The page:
The impact of change in the energy sector

21 October 2021

Scotland, along with the rest of the world, is being challenged on its climate impact that we know must be addressed. Aberdeen, as a recognised energy hub and the entire north east of Scotland – indeed the whole nation – has a vital role to play in the green economy recovery as we aim to reach the ambitious target of net zero emissions for greenhouse gases by 2045.

The north east is well supplied with natural resources and has the relevant technology capabilities and a skilled labour force that can take the lead on the energy transition from oil and gas to clean energy. The potential is therefore huge albeit fossil fuels still remain an important component of our future.

The gap between the price of clean energy forms and traditional fossil fuels is narrowing as renewable technologies continues to advance and the infrastructure to accommodate the scale up in clean energy gathers momentum.

Government-backed initiatives such as the Energy Transition Zone announced earlier this year are pivotal to encouraging a mindset of creating a sustainable industry being willing to work together in genuine collaboration.

Wind technology is well advanced and we’re now seeing bigger offshore wind sites with larger turbines being commissioned along the east coast from the north of Scotland and down to England.

Another development is that businesses are increasing their public commitments to the energy transition, rather than just being seen to be green with traditional oil & gas operators such as BP, TotalEnergies and Equinor paying significant sums to acquire interests in UK and overseas offshore wind sites.

Thee Catapult initiative has been very effective in generating awareness of who does what in the offshore wind sector at an early stage. Being aware of when a field is being commissioned, set up and seeing it through its life cycle is useful information for companies interested in service and maintenance, for example, as they are more likely to tender for future work.

More recently, initiatives around floating wind are coming to the fore and these are having implications from an engineering point of view. Clients are beginning to be involved in the commissioning of projects such like the recently installed turbines at Kincardine which is expected to deliver enough clean energy to power approximately 55,000 Scottish households.

Specialist funds focusing on green and renewable technologies are also see opportunities arising from floating wind, hydrogen and offshore energy in general. And we’ve been involved with the relatively new Scottish National Investment Bank (SNIB) on some green business transactions, including electric vehicle charging. It’s promising that the bank has a significant budget to support green technologies.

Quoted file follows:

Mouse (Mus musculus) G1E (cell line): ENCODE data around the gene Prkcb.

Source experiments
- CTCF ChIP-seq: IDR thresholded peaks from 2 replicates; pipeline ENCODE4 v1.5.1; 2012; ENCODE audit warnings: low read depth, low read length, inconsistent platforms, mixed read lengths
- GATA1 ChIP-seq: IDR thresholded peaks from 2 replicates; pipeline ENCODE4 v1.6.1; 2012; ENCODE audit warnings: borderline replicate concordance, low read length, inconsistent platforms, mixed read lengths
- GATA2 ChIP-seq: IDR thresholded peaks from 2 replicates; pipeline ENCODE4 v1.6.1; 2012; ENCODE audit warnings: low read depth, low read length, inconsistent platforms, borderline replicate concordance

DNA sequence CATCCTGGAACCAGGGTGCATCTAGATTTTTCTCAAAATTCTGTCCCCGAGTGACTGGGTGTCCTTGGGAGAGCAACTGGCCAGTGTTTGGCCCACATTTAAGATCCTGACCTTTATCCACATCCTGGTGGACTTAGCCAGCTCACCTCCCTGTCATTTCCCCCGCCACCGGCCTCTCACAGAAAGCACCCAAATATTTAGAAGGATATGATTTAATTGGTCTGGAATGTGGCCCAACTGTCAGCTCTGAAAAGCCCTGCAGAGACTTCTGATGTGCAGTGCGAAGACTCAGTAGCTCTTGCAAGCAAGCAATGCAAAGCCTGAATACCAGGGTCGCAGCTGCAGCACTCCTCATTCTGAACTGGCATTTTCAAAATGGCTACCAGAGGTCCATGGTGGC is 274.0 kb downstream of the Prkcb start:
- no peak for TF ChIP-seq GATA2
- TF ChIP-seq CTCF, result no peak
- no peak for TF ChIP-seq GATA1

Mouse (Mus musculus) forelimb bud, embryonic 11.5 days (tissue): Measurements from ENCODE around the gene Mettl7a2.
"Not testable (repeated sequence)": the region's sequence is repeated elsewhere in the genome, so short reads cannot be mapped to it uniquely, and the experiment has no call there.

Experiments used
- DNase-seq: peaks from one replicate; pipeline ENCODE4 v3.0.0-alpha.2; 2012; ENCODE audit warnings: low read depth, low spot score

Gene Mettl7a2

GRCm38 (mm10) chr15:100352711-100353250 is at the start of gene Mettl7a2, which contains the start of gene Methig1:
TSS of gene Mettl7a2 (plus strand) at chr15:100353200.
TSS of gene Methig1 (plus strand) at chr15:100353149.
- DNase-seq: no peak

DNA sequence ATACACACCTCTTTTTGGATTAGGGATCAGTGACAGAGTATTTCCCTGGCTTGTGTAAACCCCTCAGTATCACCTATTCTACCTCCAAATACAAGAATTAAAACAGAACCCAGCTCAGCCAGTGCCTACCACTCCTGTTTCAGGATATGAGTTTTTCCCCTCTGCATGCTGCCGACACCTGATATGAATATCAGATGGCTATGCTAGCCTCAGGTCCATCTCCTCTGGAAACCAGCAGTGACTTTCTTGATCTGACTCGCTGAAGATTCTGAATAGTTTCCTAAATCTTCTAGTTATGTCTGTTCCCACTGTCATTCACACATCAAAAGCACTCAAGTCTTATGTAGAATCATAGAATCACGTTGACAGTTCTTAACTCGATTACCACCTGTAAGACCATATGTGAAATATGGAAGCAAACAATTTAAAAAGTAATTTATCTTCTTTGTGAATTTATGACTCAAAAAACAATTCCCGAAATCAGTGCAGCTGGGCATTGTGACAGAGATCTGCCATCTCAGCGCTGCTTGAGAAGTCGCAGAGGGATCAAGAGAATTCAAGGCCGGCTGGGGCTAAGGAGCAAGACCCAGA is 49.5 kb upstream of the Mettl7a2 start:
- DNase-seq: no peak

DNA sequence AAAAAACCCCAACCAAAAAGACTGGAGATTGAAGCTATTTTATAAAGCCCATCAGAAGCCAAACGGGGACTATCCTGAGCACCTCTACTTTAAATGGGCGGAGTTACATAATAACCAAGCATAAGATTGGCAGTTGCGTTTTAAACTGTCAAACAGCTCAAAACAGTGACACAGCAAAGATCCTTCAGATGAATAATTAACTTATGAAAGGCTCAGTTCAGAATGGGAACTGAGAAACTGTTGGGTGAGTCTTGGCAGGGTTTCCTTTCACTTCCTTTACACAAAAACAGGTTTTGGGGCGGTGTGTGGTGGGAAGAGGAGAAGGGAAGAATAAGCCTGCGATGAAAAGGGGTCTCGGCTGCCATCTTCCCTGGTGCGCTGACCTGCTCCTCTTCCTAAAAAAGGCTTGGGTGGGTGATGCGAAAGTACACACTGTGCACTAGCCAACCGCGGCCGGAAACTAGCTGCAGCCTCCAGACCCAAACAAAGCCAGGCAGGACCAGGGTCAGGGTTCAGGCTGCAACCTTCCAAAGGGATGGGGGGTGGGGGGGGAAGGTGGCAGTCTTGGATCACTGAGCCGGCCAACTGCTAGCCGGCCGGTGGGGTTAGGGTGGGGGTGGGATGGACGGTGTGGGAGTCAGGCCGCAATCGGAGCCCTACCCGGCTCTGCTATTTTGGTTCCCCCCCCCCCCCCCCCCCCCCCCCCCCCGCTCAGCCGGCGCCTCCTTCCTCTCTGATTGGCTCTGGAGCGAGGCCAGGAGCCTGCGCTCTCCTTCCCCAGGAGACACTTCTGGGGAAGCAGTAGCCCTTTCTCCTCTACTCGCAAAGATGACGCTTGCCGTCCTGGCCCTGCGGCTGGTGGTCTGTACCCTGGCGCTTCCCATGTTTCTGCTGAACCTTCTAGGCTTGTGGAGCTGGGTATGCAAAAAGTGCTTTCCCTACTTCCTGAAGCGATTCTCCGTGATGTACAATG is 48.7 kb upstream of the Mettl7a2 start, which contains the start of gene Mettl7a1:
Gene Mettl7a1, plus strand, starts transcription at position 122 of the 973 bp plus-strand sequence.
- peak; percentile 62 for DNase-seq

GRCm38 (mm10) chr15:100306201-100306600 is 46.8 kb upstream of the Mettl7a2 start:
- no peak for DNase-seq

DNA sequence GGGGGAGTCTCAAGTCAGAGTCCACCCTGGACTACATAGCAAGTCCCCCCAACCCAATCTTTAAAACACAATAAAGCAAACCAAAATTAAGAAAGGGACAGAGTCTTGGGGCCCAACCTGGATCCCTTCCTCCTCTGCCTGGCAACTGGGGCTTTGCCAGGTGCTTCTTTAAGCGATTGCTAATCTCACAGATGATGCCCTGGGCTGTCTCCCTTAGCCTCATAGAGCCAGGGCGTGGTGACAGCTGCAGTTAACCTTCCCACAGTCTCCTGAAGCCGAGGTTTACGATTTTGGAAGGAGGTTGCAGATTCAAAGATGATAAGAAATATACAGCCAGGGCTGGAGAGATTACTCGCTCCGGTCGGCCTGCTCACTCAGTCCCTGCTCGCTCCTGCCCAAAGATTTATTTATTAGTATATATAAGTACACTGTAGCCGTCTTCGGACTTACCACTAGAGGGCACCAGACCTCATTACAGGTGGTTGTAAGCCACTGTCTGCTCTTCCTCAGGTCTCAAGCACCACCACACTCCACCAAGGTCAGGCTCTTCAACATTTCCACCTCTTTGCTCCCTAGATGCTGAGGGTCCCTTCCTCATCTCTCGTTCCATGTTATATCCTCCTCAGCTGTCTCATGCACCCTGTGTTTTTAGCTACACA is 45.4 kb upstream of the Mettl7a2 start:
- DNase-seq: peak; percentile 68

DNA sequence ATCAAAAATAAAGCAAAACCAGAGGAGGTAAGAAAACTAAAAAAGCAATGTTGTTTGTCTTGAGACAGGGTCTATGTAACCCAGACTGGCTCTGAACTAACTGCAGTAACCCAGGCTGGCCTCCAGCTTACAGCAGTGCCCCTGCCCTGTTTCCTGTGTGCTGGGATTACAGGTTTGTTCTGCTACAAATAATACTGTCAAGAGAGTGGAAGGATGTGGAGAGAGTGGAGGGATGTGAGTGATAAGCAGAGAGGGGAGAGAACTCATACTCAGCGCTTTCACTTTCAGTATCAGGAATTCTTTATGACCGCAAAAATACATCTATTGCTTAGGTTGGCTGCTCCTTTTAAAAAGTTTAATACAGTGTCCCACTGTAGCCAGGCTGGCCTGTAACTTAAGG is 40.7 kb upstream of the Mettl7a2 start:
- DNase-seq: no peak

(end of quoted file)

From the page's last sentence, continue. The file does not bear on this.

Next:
In terms of the types of technologies that are being advanced and creating interest, there is a lot of activity around artificial intelligence (AI) and predictive maintenance in the service industry. Operators are looking to reduce the number of transportation trips, including helicopter flights, by using data to better plan engineering works. The analysis of this data also leads to efficiencies in future projects. I believe such technology has the potential to be game changing in many ways, from health and safety to sustainability. There is also more efficient technologies on the output side, such as how efficiently existing hydrocarbons are being extracted to improve recoverability and generate better returns while creating fewer issues around contamination.

Turning to the impact of Covid-19 on the supply chain, when the pandemic first hit there was a sharp intake of breath and an assessment by businesses of how they would deal with the short term pain. Since then, things have settled down and we’ve also seen a welcome rise and stability in the oil price. Trade buyers have regained their confidence and those that can are actively looking to expand their services with a focus on the environmental and renewables sectors. Many are keen to create off-market transactions as part of their diversification. And although the circular economy has been with us for some time, it’s only recently that it’s become big business which companies across the energy sector are focusing on.

Looking finally at the exploration and production (E&P) space, at the start of last year there were a lot of ongoing discussions and some highly acquisitive challenger businesses coming to market. Some of these firms were highly backed by private equity and were looking to make their mark quickly. The market was obviously turned on its head at the start of lockdown and the oil price was further suppressed. But conversations are now re-starting and activity is picking up. We expect this to continue, although the limiting factor of resource constraints will need to be addressed.

Overall, I would say the outlook for the energy sectors, in all forms, across the north east of Scotland and beyond is certainly encouraging but energy companies will need to focus on diversifying if they are to survive and thrive as the world’s attention is fixed firmly on reaching net zero.

If you would like to know more, please contact Callum Gray, director in the Corporate Finance Team, or your usual contact at AAB.

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